Teacher Feature: Black History Month


Amy Lyons

With Black History Month approaching, EmbRACE club attendees huddled around a tower of JENGA while brainstorming how best to acknowledge influential Black men and women of the past and present. Ideas of posting biographies of key figures throughout the hallways began to take shape in a list that quickly became too long and much too overwhelming to take on.

There are the Maya Angelou’s and Gwendolyn Brooks’s and Langston Hughes’s of poetry past and the TaNehisi Coates’s, Angie Thomas’s and Colson Whitehead’s of the present, and yet these are but a handful of solely American writers that even in the original construction of this sentence slighted other notables as Audre Lorde, Toni Morrison, and Nikki Giovanni. How many hallway posts would be needed to accommodate the influential scientists, musicians, politicians, athletes, and religious figures?

Posters of athletes Muhammad Ali and Michael Jordan, jazz icons Miles Davis and Billie Holiday, writers James Baldwin and bell hooks, former Supreme Court Justice Thurgood Marshall, and Obama and Oprah would overwhelm bulletin boards–not to mention prominent civil rights leaders, MLK, Malcolm X, and John Lewis to name a few. Our club fund would risk depletion on color printing fees alone. But who would make the list? The expected, most recognizable faces or those who were behind the scenes or who are currently making inroads? Should figures be recognized at all or should the focus be on collective contributions of African-Americans?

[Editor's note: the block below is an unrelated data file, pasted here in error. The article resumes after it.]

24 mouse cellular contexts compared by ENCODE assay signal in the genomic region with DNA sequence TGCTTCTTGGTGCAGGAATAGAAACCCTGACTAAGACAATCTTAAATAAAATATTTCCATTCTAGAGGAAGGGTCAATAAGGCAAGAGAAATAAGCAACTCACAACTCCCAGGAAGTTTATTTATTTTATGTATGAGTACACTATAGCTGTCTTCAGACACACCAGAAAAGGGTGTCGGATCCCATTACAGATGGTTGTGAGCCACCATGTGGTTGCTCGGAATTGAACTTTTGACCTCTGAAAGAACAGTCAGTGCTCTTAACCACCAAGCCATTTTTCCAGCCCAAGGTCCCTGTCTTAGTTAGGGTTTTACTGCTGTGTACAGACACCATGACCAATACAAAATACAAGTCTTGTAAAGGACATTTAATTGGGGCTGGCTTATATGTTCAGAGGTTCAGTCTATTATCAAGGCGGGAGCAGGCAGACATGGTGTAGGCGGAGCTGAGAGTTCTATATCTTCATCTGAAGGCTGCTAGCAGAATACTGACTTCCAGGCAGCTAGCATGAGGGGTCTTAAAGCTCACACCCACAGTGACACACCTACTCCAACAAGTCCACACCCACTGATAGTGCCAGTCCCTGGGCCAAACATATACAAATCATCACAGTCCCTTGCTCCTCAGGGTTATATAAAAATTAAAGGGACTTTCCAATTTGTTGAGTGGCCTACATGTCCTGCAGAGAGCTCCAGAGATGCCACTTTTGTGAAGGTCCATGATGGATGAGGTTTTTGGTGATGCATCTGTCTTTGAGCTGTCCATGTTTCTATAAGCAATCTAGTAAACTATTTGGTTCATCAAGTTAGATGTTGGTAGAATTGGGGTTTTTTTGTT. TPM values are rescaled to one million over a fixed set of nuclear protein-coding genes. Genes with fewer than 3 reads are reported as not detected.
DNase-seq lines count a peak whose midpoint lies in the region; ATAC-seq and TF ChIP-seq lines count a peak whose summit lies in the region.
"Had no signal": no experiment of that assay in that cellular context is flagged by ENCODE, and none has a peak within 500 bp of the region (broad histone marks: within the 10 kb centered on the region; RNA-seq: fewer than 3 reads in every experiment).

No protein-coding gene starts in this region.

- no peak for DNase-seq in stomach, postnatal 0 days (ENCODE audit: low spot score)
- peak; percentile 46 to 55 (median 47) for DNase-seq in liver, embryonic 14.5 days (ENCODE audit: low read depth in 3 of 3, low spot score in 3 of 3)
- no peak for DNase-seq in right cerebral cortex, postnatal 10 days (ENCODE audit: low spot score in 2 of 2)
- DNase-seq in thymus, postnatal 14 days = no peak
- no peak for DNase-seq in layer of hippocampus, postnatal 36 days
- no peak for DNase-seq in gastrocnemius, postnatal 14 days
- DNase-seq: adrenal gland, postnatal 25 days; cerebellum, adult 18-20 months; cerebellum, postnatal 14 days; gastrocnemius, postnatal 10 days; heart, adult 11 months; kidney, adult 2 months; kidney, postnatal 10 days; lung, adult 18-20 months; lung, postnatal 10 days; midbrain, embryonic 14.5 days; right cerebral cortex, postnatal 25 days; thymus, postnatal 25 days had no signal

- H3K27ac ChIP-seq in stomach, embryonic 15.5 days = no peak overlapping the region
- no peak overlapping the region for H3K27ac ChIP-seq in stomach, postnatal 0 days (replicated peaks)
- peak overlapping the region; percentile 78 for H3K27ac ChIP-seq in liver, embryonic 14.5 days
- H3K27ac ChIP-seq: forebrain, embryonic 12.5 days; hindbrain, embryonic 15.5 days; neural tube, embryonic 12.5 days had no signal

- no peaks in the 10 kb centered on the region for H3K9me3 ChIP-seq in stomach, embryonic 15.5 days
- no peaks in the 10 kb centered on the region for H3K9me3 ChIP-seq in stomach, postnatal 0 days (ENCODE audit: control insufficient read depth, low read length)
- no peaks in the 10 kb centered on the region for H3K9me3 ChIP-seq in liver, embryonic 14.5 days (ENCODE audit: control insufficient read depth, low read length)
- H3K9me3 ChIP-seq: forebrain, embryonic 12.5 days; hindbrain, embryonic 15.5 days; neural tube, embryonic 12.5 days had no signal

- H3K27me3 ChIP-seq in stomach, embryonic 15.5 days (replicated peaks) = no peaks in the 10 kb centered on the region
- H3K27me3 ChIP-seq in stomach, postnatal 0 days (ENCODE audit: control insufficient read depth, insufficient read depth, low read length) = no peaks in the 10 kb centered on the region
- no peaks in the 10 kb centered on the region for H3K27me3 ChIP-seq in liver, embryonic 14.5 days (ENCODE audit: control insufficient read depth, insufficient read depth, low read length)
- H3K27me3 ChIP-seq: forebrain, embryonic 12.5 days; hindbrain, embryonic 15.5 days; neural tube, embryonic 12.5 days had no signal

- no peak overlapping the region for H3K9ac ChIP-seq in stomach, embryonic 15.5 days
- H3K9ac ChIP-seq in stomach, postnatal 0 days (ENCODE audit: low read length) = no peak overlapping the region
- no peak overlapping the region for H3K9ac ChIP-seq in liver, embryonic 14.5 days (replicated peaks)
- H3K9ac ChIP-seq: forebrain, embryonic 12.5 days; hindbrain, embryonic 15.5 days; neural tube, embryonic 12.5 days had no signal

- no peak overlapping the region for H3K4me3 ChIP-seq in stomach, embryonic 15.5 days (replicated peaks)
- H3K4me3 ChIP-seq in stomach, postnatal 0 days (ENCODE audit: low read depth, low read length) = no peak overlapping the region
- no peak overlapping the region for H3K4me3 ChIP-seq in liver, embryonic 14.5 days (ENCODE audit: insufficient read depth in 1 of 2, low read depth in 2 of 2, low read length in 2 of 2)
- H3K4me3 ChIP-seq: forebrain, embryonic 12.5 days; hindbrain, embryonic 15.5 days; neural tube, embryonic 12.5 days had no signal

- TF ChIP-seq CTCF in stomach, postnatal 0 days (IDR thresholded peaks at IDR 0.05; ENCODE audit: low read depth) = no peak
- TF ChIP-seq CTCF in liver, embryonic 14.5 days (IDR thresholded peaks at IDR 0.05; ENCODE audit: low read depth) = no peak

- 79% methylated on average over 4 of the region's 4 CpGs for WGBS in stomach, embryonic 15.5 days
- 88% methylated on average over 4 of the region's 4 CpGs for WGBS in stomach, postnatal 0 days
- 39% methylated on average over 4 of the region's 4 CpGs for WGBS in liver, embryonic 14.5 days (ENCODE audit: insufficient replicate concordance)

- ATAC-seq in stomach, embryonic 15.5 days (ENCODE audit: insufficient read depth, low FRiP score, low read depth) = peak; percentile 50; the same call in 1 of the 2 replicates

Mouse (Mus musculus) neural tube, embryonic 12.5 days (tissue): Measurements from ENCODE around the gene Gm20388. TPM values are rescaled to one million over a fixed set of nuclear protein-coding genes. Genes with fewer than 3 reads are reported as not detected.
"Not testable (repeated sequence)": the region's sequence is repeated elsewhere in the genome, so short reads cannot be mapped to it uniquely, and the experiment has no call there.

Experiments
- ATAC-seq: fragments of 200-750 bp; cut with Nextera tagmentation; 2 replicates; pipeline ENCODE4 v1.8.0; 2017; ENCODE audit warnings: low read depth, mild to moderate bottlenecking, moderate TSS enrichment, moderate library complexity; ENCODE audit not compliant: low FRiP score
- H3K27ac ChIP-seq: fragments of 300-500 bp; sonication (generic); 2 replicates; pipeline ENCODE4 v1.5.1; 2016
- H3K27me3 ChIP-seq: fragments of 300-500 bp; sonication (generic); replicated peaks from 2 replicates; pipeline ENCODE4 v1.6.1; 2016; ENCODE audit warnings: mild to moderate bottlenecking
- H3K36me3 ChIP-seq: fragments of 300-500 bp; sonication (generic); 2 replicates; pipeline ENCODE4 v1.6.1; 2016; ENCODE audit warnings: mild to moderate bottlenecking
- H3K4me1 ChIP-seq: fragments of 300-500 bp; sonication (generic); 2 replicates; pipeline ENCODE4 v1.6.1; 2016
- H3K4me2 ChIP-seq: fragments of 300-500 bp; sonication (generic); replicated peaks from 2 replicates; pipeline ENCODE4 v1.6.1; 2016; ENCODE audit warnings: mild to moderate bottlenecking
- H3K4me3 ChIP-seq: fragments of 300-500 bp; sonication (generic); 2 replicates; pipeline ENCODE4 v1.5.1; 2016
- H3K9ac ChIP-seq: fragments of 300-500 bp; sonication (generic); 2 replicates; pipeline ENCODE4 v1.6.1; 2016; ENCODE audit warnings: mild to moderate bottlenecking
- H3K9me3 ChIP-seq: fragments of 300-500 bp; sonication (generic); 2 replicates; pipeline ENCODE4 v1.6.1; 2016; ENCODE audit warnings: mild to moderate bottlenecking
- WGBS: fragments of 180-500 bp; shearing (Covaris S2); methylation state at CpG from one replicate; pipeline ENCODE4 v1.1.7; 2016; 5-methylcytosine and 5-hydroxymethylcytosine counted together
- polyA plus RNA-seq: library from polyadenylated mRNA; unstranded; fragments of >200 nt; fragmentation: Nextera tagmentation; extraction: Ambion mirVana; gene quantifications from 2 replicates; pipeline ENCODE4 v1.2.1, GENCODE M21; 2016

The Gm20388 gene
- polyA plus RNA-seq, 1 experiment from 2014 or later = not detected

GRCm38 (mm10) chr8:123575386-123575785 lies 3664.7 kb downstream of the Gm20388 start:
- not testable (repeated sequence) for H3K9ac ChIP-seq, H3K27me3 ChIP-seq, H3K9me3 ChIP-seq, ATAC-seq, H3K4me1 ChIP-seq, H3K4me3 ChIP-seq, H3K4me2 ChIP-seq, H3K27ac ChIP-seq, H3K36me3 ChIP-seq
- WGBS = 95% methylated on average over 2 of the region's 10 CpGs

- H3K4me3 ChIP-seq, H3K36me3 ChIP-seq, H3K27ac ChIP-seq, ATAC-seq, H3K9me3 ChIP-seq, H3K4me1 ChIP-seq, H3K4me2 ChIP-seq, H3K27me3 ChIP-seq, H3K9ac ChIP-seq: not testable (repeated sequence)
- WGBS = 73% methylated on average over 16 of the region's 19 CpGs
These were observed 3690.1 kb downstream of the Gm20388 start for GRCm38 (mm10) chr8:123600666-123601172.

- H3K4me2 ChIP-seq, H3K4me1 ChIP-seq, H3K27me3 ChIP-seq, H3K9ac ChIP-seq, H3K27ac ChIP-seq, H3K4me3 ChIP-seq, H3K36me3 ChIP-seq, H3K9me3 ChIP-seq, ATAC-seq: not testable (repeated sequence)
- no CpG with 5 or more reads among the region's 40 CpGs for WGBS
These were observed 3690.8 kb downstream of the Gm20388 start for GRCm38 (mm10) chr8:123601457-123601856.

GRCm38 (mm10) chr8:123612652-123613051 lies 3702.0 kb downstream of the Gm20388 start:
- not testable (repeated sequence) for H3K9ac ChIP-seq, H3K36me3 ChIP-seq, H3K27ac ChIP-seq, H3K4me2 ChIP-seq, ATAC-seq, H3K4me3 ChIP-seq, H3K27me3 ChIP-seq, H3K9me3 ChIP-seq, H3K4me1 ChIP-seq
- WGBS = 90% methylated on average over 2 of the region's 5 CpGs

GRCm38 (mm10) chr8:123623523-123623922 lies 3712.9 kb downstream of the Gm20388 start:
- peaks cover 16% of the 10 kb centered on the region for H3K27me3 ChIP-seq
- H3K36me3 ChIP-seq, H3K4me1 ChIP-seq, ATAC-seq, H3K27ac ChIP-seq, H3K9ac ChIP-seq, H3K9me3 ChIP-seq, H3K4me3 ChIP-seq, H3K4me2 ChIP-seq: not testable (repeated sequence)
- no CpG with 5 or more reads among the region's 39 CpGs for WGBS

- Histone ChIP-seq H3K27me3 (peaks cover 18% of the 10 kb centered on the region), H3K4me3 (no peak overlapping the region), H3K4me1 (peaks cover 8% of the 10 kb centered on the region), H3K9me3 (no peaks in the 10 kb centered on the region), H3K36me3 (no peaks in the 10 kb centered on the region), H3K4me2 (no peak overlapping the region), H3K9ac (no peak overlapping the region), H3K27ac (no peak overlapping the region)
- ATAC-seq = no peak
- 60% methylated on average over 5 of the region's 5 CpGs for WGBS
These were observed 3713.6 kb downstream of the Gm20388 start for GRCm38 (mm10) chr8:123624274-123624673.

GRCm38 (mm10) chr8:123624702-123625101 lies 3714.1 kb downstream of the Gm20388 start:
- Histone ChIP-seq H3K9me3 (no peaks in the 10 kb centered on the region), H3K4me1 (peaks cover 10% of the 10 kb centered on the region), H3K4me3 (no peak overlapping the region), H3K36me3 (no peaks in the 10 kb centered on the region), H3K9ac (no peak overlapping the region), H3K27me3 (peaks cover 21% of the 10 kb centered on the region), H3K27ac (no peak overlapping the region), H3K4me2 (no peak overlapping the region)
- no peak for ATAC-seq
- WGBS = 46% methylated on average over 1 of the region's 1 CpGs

Even by focusing on leaders throughout the Civil Rights Movement would prove challenging if we also acknowledged those who are currently continuing the fight for racial justice in what has become an undeniable climate of racial tension throughout the country.  

For this reason, we settled on featuring some current movers and shakers in the advancement of racial equity alongside fewer recognizable figures that are typically commemorated. These are folks who are writing, directing, organizing, and speaking out against systemic racism that persists today. Some of these include filmmakers Ava DuVernay and Jordan Peele and thought leaders and activists Jeff Johnson, Shaun King, and the three women who founded the Black Lives Matter network: Alicia Garza, Patrisse Khan-Cullors, and Opal Tometi.

Club member, Fiona Nugent, proposed the idea of featuring a prominent figure from the past alongside a figure from the present in the hallway of each discipline (Art, Athletics, English, Math, Music, Social Studies, Theater– you get the drift). While the task will be more manageable, the thought of choosing a single influential person from the past and present to represent an entire group of people who were pivotal in laying the foundation for this country and its successes is a ludicrous undertaking that may only be remedied by celebrating the accomplishments of African-Americans throughout the year, not wholly unreasonable if we are to honor the spirit of Black History Month, that is, to acknowledge the historically underrepresented collective and individual contributions of Black women and men to all facets of society and to learn more about Black history as a means of better understanding the present. For now, expect to encounter pictures of influential Black figures as you walk the hallways over the next few weeks, but beyond those you are more likely to recognize, be sure to take notice of others who are currently making history.  

For additional opportunities to learn more, join EmbRACE club during an upcoming trip to the Chicago History Museum to check out exhibits Race: Are We So Different? and Remembering Dr. King. EmbRACE meets in the Wedge Cafe after school on the 2nd and 4th Thursdays of the month and is open to all students anytime they are available to attend.